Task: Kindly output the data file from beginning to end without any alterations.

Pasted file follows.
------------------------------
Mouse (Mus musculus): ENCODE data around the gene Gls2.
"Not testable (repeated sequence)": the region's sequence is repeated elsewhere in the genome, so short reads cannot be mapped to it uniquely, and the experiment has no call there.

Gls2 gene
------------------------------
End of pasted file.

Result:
Mouse (Mus musculus): ENCODE data around the gene Gls2.
"Not testable (repeated sequence)": the region's sequence is repeated elsewhere in the genome, so short reads cannot be mapped to it uniquely, and the experiment has no call there.

Gls2 gene